through it progressively, and adverted to every distinct object of it, were to form some general conclusion deduced from and grounded upon the result of the whole investigation. Lord Camden said it had at all times been the usage of parliament to form resolutions on matters of fact, which resolutions were considered as the data from which the conclusions were to be drawn; and finally to be the ground of the measures meant to be proposed, in consequence of such information. The present mode of putting a negative on every, resolution proposed, was in fact pretending to give information, but refusing the use of that information; for when every fact was established, and the whole enquiry at an end, and the grand conclusions relative to future measures came to be made, where were the facts on which the House was to proceed? On the Journals, negatived by the previous question, which in so many words imported, that as it was not proper to resolve the facts, of course it must be improper to agree to the conclusions. The argument was obvious and incontrovertible. This, then, fairly amounted to a premature dissolution of the committee; and, for his part, if administration were determined to adhere to the same conduct throughout the future progress of the enquiry, he thought it would be much better to dissolve it at once; than, by a mere outside shew of an enquiry, amuse the people without doors with high expectations, when it was finally resolved, by those who led the majorities of that House, that no one benefit should be derived from it. This, he foresaw, was the intention of ministers, as soon as he understood that a noble lord in the other House, (lord North) gave notice, that he intended to move some plan, tending to peace and conciliation with America. It was pretty evident, from the conduct of ministers in this House, that they intended it from the first day the committee was formed; but the noble lord’s proposing a plan of conciliation, in the other House, pending the enquiry, put that suspicion beyond a doubt. For what would be the real effect of such a proposition ? But that, as soon as it was made, the enquiry, from that instant, would be at an end, at least in that House, and consequently in this. The noble lord, by what he could learn, meant to bring in what he intended to propose, by way of Bill; indeed, it could not be otherwise, as [3 B1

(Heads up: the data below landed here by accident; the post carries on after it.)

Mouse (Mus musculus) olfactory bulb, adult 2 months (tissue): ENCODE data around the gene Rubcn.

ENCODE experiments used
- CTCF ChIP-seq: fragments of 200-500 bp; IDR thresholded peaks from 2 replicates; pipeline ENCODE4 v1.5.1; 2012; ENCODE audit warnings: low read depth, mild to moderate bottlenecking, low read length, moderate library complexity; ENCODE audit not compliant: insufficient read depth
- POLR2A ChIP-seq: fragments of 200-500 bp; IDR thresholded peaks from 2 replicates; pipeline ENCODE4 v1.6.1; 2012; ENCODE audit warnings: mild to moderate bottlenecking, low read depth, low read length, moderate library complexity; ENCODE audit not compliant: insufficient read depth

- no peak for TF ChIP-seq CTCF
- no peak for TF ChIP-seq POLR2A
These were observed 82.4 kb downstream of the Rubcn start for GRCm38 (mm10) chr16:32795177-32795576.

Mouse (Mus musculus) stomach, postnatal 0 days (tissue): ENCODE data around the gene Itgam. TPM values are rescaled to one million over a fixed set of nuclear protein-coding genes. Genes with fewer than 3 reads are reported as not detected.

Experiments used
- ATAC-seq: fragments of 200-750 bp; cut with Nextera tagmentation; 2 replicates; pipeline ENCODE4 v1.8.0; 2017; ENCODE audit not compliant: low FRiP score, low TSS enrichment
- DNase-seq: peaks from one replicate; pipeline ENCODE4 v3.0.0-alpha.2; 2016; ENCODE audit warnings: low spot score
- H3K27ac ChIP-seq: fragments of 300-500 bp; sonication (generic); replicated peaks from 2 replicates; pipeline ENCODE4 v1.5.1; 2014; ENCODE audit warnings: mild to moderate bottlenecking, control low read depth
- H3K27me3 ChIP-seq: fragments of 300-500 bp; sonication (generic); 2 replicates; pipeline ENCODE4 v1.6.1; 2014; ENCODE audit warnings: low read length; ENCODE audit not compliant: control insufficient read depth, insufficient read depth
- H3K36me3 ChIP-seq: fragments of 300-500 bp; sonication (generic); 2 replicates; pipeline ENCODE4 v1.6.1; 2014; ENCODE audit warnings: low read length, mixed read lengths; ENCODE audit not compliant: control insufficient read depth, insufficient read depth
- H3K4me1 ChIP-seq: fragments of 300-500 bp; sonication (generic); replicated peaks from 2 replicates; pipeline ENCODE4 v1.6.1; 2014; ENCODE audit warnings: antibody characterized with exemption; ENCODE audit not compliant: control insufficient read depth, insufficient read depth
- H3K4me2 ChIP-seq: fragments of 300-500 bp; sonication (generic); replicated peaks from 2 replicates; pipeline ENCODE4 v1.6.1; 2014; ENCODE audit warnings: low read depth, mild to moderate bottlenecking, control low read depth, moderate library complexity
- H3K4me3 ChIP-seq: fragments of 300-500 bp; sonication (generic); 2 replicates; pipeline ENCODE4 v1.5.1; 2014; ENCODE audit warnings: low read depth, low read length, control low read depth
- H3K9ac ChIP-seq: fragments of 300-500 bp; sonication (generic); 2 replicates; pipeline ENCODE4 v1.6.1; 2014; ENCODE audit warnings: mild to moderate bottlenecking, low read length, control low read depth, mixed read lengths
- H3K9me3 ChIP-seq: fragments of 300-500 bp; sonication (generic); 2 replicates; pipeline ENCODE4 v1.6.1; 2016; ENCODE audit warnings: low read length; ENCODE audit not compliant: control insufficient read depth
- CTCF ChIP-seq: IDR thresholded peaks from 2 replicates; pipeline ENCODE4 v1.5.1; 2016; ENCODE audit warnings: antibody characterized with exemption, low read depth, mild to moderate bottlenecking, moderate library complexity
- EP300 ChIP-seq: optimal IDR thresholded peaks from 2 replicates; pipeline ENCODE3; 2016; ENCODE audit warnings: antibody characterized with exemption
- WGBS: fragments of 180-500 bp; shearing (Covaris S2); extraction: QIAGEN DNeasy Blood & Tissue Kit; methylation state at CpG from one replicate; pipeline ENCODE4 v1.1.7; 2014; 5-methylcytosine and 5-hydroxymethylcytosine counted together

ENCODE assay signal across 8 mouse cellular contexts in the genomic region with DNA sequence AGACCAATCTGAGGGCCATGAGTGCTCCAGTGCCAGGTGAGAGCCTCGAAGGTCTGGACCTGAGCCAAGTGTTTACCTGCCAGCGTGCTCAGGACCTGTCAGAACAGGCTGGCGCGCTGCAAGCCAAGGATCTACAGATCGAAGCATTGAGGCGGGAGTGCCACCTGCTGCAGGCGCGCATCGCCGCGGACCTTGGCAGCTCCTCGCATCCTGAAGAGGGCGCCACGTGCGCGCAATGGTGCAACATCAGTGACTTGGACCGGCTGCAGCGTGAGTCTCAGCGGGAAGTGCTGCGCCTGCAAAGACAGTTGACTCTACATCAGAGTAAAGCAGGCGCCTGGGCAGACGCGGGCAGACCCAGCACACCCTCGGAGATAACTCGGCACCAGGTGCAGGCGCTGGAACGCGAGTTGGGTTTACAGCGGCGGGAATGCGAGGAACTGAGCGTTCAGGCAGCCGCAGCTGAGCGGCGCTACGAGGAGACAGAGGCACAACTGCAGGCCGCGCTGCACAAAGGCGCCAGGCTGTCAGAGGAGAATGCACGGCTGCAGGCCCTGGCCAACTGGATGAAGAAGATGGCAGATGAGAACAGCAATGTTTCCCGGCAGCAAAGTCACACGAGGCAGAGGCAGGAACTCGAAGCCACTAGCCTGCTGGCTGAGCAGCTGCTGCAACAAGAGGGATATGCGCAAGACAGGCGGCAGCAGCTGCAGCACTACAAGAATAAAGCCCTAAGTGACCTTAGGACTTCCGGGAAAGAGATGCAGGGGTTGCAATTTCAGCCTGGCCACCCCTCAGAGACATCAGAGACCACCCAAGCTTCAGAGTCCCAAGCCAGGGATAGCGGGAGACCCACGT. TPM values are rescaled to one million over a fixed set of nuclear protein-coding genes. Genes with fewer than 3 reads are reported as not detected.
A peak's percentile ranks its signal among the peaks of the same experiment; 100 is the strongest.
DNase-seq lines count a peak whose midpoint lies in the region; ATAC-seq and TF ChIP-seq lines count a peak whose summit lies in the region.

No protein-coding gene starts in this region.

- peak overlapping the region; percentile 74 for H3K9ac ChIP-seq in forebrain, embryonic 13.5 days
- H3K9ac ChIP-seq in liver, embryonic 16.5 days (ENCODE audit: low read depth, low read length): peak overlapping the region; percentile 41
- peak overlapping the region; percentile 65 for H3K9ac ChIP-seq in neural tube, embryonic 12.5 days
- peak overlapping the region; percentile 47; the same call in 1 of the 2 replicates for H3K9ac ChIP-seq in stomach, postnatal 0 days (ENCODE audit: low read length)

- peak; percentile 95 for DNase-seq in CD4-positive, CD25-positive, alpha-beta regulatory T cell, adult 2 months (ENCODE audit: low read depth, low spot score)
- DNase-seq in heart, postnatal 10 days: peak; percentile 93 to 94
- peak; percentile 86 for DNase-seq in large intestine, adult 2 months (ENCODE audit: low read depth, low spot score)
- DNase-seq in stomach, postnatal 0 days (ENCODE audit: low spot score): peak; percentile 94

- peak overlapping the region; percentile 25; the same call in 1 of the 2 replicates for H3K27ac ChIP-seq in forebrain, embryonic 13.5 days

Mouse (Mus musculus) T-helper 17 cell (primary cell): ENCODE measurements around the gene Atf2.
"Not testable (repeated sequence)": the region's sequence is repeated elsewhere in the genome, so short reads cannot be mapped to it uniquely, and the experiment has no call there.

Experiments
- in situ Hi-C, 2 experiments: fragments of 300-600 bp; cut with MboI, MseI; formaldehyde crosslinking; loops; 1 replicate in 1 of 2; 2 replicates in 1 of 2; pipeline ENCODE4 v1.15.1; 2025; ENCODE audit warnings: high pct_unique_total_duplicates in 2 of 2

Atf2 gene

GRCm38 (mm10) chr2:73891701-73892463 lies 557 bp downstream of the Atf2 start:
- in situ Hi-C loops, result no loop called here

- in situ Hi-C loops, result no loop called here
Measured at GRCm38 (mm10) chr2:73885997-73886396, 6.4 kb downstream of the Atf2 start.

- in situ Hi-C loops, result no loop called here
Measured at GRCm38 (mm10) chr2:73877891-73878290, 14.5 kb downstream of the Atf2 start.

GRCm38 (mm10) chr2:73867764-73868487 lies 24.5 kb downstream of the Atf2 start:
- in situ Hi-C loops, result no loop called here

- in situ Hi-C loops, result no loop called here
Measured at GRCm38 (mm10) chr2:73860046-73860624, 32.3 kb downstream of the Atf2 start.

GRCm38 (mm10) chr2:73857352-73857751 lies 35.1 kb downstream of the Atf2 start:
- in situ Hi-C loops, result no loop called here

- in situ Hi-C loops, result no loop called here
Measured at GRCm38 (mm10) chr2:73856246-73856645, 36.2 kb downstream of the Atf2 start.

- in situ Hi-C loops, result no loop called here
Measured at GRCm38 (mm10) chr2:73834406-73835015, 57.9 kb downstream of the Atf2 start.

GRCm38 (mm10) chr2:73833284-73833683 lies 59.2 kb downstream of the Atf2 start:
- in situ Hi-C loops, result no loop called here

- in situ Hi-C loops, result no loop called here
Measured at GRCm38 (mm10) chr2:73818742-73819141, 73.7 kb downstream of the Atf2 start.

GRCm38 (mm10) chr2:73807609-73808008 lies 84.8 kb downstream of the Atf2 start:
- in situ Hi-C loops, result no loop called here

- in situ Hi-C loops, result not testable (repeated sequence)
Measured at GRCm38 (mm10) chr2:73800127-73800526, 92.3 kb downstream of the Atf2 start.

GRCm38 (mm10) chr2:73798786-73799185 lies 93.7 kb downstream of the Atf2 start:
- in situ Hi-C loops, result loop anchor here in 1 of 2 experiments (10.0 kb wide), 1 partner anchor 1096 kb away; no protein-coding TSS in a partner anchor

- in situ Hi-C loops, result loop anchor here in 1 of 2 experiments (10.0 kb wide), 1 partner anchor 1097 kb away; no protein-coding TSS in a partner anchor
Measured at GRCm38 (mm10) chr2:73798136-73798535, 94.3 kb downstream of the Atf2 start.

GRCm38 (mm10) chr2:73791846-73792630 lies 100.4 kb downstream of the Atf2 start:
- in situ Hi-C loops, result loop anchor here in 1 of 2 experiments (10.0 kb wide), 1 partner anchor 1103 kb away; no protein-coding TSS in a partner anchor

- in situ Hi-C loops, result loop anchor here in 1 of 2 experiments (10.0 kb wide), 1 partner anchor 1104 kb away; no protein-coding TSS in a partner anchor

no minister dare offer any terms to Ame- relinquished ? After the high-sounding rica without the consent of parliament, be terms of the supremacy of parliament; of cause parliament had already, by the Pro. the inalienable rights of the British legis hibitory Bill, chalked out the specific man lature, to compel America to unconditional ner in which government was to treut. submission; will he acquaint them, that What, then, was the enquiry to do? Why, that country is to be treated with as an into produce information to that House, in dependent state? After spending upwards order to ground measures upon ; while a of 25 millions, and after the loss of 20,000 Bill, in its several stages, was going through lives, will he fairly confess, that both were the same House, fixing the terms, and thrown away; and, in return for the nudirecting the mode in which we were to merous evils he has heaped on this country, treat. The idea was to the last degree will he confine his apology to a single preposterous and absurd : apply the same word; that he had been deceived, or mis. mode of reasoning to this House. A Bill led? There were but two methods of is passing the other House, which is to treating with the colonies; that adopted, of come here for our approbation, while we holding out pardons, which had already are actually engaged in an enquiry, which failed; the other by Bill, containing paris intended to lay a foundation for measures liamentary powers, to agree to specifie of conciliation. The truth was, that mi. terms. Suppose that it should answer the nisters were in a panic, when they first purpose it was intended to effect, it would be consented to the enquiry; they had since | but acknowledging, at least in the first inrecovered their wonted confidence. The stance, the independency of America. state of things was too critical, and the na. | His lordship next observed, that the colotion too much alarmed, for ministers to nies had solemnly declared themselves incontinue to treat the public in the lofty, dependent, and adhered strenuously to that contemptuous manner they had bitherto declaration, when their affairs were at the uniformly done. The enquiry must go | lowest ebb. Would any noble lord in ad. on, or some substitute, to prevent a cla- ministration, now pretend even to hint, mour without doors, must be adopted in after the flourishing state of their affairs, its stead. The idea was ingenious, and in the moment of victory, and elated with well worthy of those who contrived its success as they were ; that they would Plans of conciliation are held out, or in- consent to treat on more favourable terms? tended; plans perhaps very different in No, most certainly not; so that it was their nature, cannot, at the same time, clear, whatever pretended appearance of by the same parliament, be adopted; one parliamentary supremacy might be kept up, must be thrown aside : ministers carry those very ministers, who had all along their point; the enquiry is thus strangled contended for unconditional submission, in its birth, and the affairs of the nation and supremacy, in its fullest extent, were are of course trusted to the conduct of the now proposing a treaty, the very basis of same ministers for another year, and the which was to be an acknowledgment of worst that can happen is, that they shall | American independency. have failed in their last attempt as they He lamented the fatal counsels which did in all the preceding. ; ·